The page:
LJ: So one thing that we were kind of talking about today is live life like your 10 year old self is following you. And either your 10 year old self is walking around right behind you, three steps behind you being like, Yo, we’re doing it like this? Yeah, let’s do it like this. We’re living in LA, we’re making it happen. We got this happening. Or your 10 year old self is like, we have all this going on, step up. This is everything we ever wanted. Like pull it together, like make it happen. This is perfect. Like do it right. So having that kind of youthful enthusiasm but also useful criticism in your heart to say do it right, every day. That doesn’t mean it’s hard, just like make it happen. Wake up to the moment that you’re in and be appreciative of the space that you’re given. Be respectful of it and be the person that’s willing to walk into the challenges that your 10 year old self would be proud of. Your dad would be proud of. Your mom will be proud of all of, that type of stuff. I think that we all need to live more generationally and understand that we’re fighting for more. I’m a big God guy. Like you know, love God, serve people. And what it really just means to me is let’s put ourselves in a place to be able to push for more on a daily basis with the expectation that we are the type of person that can move that baton a little bit further, and we try to do that for our team all the time, like sometimes understanding you’re not the person that’s going to take it to the goal line, but just give it that little bit extra effort to be able to pass it to the person that can. And so whether that’s on your team, whether that’s just kind of generationally as a community. But to live with that expectation, that enthusiasm that we get to be here to be that person and that can be exciting. It’s a challenge. It can be scary. But we need to be excited about it.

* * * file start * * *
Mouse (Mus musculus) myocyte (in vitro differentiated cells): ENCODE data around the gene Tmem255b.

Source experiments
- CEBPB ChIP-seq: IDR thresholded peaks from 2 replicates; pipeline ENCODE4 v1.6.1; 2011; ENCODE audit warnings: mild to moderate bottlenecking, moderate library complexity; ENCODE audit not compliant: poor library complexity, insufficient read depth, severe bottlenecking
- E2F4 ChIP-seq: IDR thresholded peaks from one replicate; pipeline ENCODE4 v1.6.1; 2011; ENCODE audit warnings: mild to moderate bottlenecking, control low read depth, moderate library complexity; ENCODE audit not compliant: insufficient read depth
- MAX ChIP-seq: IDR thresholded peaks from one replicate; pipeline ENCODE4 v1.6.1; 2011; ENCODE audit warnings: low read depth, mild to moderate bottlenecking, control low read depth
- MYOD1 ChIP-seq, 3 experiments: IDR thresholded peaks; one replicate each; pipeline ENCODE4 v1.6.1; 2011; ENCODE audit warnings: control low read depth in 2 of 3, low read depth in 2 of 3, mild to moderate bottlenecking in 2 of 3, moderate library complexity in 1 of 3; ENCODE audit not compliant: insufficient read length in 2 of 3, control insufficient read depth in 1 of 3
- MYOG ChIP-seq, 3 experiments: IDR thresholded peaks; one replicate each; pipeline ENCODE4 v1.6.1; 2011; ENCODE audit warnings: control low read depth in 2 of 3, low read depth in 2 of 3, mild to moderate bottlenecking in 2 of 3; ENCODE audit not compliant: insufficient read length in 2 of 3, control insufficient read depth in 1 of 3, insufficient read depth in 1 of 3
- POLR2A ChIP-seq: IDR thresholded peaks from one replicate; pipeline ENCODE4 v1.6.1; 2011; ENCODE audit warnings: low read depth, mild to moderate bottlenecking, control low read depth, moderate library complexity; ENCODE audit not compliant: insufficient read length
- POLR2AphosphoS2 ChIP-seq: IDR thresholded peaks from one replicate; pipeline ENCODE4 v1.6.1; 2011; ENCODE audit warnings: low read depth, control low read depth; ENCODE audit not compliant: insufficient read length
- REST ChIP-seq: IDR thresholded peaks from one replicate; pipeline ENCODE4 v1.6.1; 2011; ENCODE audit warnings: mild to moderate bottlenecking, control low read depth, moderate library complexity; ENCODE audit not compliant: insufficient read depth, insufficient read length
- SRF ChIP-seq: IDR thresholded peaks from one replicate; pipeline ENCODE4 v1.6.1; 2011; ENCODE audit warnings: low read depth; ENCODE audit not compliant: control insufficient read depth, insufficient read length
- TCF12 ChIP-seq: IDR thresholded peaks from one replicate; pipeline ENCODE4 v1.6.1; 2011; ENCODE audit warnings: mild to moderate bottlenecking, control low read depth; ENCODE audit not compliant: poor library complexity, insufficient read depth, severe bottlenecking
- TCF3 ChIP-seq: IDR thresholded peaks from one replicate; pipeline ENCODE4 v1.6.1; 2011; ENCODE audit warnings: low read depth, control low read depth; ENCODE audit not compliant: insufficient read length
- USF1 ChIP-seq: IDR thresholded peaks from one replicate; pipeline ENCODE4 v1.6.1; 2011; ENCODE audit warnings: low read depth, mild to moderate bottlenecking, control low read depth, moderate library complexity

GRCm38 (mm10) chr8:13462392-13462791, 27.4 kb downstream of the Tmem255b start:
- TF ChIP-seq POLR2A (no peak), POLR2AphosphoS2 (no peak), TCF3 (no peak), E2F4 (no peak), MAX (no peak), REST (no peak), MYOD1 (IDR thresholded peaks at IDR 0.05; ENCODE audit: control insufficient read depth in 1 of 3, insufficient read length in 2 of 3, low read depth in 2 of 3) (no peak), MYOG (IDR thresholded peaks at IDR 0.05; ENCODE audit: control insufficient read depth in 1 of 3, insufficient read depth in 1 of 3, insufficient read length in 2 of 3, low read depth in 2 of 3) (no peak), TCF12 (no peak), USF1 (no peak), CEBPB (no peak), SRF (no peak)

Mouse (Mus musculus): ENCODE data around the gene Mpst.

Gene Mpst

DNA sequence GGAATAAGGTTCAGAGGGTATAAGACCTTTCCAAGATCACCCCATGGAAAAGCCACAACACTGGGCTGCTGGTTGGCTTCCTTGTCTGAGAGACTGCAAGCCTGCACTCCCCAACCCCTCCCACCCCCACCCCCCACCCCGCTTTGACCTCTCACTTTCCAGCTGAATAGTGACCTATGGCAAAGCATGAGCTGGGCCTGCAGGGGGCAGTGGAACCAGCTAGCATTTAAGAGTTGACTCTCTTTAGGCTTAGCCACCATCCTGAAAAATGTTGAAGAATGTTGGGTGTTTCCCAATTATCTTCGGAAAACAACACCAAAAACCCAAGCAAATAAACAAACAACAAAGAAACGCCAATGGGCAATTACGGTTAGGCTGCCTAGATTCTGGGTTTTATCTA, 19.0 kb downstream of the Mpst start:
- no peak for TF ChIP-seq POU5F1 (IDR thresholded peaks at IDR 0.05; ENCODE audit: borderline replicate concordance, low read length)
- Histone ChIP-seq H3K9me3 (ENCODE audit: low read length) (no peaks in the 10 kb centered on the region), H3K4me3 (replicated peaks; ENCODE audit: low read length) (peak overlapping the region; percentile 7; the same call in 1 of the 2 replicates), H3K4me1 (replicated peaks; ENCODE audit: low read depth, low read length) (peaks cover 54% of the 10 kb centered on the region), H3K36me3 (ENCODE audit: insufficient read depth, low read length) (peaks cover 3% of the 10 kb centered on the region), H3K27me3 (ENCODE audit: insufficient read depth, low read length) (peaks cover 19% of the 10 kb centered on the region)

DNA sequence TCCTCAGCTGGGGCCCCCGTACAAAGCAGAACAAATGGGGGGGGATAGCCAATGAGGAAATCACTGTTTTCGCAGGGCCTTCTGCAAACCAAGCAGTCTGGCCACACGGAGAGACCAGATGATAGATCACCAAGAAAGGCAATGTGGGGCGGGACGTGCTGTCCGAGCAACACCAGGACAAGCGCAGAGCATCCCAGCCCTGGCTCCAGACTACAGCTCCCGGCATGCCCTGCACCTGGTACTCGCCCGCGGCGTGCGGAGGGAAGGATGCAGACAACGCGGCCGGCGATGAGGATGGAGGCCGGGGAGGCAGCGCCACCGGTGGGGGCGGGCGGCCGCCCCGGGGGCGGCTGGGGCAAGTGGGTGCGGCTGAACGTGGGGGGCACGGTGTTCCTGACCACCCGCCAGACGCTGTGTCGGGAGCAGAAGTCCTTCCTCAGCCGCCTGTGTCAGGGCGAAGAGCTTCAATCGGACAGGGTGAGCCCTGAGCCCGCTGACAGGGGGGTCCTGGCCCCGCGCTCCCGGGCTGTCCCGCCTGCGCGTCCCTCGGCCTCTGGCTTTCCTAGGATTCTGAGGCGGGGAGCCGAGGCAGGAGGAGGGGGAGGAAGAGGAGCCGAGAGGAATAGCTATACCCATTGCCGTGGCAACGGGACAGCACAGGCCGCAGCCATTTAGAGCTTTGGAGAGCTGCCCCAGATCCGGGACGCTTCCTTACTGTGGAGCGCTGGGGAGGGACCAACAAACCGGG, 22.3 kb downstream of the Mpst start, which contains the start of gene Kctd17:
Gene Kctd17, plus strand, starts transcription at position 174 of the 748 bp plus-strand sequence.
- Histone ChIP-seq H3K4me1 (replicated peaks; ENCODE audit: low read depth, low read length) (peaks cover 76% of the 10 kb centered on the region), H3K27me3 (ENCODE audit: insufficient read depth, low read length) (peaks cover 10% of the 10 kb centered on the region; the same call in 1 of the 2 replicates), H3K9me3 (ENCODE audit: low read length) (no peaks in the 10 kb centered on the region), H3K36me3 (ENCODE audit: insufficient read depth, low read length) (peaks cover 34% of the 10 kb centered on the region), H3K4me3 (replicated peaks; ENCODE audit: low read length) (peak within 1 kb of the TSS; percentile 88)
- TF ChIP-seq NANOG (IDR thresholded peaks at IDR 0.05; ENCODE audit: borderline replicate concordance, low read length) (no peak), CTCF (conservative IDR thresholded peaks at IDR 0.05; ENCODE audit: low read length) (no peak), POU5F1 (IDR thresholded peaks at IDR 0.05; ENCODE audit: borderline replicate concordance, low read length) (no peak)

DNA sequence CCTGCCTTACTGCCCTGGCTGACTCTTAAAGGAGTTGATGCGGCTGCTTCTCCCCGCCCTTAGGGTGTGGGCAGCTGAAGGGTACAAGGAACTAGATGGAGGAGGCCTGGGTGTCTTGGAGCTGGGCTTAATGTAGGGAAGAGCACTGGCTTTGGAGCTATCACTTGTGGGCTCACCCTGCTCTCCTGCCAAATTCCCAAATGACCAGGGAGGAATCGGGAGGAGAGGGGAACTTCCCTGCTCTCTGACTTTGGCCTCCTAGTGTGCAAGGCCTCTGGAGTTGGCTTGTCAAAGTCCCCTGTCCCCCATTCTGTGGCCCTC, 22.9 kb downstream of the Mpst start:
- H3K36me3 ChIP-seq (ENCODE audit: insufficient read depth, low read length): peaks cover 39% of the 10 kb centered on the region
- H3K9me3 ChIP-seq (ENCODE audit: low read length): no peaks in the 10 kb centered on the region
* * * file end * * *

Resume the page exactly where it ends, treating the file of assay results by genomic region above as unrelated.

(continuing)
Boye: Sick, guys. Well, I’ve had a great time catching up and chatting and I think we’re going to call it.